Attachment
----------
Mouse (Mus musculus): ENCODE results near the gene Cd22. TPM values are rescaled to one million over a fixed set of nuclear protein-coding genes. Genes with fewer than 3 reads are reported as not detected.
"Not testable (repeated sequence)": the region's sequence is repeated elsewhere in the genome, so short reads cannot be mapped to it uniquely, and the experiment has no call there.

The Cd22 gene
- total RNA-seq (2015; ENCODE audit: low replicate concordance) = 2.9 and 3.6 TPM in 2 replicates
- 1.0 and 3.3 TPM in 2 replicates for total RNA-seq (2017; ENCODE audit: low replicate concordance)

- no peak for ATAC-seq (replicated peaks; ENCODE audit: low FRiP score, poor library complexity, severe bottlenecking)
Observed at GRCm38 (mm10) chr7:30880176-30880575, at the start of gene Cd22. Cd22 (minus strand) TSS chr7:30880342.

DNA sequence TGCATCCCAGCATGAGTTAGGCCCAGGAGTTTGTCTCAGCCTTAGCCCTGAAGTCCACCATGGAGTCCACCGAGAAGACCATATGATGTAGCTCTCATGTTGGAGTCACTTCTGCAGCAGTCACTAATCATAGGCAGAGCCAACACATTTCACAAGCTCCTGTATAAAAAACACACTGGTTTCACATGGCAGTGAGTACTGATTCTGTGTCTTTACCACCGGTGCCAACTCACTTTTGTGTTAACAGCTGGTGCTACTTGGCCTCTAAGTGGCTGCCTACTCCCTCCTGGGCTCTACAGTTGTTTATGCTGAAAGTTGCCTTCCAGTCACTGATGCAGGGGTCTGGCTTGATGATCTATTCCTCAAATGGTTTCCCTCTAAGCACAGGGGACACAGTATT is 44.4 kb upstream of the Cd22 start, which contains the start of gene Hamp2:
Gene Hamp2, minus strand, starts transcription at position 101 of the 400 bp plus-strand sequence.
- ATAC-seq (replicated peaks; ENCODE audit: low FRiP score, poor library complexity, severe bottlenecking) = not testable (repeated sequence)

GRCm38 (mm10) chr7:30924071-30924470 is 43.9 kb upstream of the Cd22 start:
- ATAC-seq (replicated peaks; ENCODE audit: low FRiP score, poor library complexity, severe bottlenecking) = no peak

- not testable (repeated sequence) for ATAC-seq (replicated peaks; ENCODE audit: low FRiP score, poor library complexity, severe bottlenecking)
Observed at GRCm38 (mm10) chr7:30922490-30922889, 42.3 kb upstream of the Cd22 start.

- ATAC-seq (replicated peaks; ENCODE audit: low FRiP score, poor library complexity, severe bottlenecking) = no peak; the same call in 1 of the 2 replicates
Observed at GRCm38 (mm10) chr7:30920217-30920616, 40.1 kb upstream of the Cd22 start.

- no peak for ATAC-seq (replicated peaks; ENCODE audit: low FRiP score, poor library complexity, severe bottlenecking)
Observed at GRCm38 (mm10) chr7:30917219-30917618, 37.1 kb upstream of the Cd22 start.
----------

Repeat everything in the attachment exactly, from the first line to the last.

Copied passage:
Mouse (Mus musculus): ENCODE results near the gene Cd22. TPM values are rescaled to one million over a fixed set of nuclear protein-coding genes. Genes with fewer than 3 reads are reported as not detected.
"Not testable (repeated sequence)": the region's sequence is repeated elsewhere in the genome, so short reads cannot be mapped to it uniquely, and the experiment has no call there.

The Cd22 gene
- total RNA-seq (2015; ENCODE audit: low replicate concordance) = 2.9 and 3.6 TPM in 2 replicates
- 1.0 and 3.3 TPM in 2 replicates for total RNA-seq (2017; ENCODE audit: low replicate concordance)

- no peak for ATAC-seq (replicated peaks; ENCODE audit: low FRiP score, poor library complexity, severe bottlenecking)
Observed at GRCm38 (mm10) chr7:30880176-30880575, at the start of gene Cd22. Cd22 (minus strand) TSS chr7:30880342.

DNA sequence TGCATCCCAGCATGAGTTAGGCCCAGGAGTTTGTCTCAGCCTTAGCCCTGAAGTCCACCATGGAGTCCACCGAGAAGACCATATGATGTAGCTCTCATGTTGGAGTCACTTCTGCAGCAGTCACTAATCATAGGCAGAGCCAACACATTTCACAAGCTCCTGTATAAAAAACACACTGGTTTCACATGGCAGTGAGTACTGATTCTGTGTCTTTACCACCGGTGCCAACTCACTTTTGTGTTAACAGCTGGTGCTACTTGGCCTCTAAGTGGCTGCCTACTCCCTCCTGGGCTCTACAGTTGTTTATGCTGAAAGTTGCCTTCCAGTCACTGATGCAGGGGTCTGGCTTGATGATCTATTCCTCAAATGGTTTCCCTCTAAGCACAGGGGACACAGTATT is 44.4 kb upstream of the Cd22 start, which contains the start of gene Hamp2:
Gene Hamp2, minus strand, starts transcription at position 101 of the 400 bp plus-strand sequence.
- ATAC-seq (replicated peaks; ENCODE audit: low FRiP score, poor library complexity, severe bottlenecking) = not testable (repeated sequence)

GRCm38 (mm10) chr7:30924071-30924470 is 43.9 kb upstream of the Cd22 start:
- ATAC-seq (replicated peaks; ENCODE audit: low FRiP score, poor library complexity, severe bottlenecking) = no peak

- not testable (repeated sequence) for ATAC-seq (replicated peaks; ENCODE audit: low FRiP score, poor library complexity, severe bottlenecking)
Observed at GRCm38 (mm10) chr7:30922490-30922889, 42.3 kb upstream of the Cd22 start.

- ATAC-seq (replicated peaks; ENCODE audit: low FRiP score, poor library complexity, severe bottlenecking) = no peak; the same call in 1 of the 2 replicates
Observed at GRCm38 (mm10) chr7:30920217-30920616, 40.1 kb upstream of the Cd22 start.

- no peak for ATAC-seq (replicated peaks; ENCODE audit: low FRiP score, poor library complexity, severe bottlenecking)
Observed at GRCm38 (mm10) chr7:30917219-30917618, 37.1 kb upstream of the Cd22 start.